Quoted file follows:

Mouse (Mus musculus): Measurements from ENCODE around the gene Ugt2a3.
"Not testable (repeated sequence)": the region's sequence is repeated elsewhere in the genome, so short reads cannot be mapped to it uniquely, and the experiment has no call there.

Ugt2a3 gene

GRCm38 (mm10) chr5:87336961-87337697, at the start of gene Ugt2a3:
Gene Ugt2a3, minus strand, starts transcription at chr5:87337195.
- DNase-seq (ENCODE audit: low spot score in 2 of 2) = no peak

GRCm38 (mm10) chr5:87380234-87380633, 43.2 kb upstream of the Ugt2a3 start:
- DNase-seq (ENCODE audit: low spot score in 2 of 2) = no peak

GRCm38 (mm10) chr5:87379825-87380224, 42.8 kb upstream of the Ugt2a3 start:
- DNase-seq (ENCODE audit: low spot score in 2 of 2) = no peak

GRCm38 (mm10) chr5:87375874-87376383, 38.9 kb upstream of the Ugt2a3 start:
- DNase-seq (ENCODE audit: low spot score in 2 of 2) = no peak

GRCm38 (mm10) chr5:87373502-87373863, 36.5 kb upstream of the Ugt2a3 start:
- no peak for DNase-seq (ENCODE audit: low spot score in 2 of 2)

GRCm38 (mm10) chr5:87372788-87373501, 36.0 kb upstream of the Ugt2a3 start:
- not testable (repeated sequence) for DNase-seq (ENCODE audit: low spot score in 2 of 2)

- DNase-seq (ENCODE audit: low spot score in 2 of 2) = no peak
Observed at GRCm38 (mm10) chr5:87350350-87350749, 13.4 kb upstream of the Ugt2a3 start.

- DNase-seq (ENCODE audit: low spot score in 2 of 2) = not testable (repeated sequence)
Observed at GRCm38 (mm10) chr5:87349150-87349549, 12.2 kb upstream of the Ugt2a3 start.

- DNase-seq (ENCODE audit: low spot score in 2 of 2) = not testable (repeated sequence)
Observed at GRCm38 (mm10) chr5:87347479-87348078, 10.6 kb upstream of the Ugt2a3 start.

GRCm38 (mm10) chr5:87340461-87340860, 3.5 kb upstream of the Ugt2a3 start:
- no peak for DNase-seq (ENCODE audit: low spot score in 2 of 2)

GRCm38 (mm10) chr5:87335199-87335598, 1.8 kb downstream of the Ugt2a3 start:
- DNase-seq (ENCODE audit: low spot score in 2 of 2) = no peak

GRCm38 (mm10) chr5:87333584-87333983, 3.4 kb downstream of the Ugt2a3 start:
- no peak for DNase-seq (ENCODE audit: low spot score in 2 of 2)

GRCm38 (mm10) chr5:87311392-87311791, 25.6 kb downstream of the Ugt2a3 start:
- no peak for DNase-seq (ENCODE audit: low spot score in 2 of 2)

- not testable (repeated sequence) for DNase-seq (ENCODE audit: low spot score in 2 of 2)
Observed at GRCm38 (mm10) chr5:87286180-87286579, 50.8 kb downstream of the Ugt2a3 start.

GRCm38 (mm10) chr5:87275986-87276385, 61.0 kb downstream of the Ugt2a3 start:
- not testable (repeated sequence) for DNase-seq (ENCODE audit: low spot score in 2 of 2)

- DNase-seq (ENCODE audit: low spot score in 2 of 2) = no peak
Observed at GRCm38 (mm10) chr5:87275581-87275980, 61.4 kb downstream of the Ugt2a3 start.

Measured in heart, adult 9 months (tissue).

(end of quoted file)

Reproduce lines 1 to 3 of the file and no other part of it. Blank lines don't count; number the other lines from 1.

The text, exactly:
Mouse (Mus musculus): Measurements from ENCODE around the gene Ugt2a3.
"Not testable (repeated sequence)": the region's sequence is repeated elsewhere in the genome, so short reads cannot be mapped to it uniquely, and the experiment has no call there.

Ugt2a3 gene